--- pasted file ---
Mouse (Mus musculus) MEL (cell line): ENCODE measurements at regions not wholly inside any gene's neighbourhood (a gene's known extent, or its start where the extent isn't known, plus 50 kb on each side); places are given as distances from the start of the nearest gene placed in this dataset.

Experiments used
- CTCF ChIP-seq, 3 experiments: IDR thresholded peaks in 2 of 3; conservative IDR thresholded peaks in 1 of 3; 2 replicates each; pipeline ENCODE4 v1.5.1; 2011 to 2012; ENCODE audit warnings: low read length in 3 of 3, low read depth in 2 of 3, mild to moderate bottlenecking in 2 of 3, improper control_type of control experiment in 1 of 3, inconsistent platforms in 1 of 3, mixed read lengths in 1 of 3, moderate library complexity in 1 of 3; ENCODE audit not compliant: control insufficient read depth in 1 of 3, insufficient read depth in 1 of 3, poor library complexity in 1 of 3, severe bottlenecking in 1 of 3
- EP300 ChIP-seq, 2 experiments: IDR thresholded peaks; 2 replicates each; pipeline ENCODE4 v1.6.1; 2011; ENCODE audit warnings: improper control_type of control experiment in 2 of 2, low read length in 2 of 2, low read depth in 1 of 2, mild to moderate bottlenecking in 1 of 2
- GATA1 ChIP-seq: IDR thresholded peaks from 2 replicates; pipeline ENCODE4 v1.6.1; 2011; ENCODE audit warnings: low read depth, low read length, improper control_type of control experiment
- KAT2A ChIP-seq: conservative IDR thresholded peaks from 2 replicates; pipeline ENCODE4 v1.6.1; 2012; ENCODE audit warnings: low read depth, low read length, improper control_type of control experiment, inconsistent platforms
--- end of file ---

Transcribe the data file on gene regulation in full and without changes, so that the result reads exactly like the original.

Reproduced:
Mouse (Mus musculus) MEL (cell line): ENCODE measurements at regions not wholly inside any gene's neighbourhood (a gene's known extent, or its start where the extent isn't known, plus 50 kb on each side); places are given as distances from the start of the nearest gene placed in this dataset.

Experiments used
- CTCF ChIP-seq, 3 experiments: IDR thresholded peaks in 2 of 3; conservative IDR thresholded peaks in 1 of 3; 2 replicates each; pipeline ENCODE4 v1.5.1; 2011 to 2012; ENCODE audit warnings: low read length in 3 of 3, low read depth in 2 of 3, mild to moderate bottlenecking in 2 of 3, improper control_type of control experiment in 1 of 3, inconsistent platforms in 1 of 3, mixed read lengths in 1 of 3, moderate library complexity in 1 of 3; ENCODE audit not compliant: control insufficient read depth in 1 of 3, insufficient read depth in 1 of 3, poor library complexity in 1 of 3, severe bottlenecking in 1 of 3
- EP300 ChIP-seq, 2 experiments: IDR thresholded peaks; 2 replicates each; pipeline ENCODE4 v1.6.1; 2011; ENCODE audit warnings: improper control_type of control experiment in 2 of 2, low read length in 2 of 2, low read depth in 1 of 2, mild to moderate bottlenecking in 1 of 2
- GATA1 ChIP-seq: IDR thresholded peaks from 2 replicates; pipeline ENCODE4 v1.6.1; 2011; ENCODE audit warnings: low read depth, low read length, improper control_type of control experiment
- KAT2A ChIP-seq: conservative IDR thresholded peaks from 2 replicates; pipeline ENCODE4 v1.6.1; 2012; ENCODE audit warnings: low read depth, low read length, improper control_type of control experiment, inconsistent platforms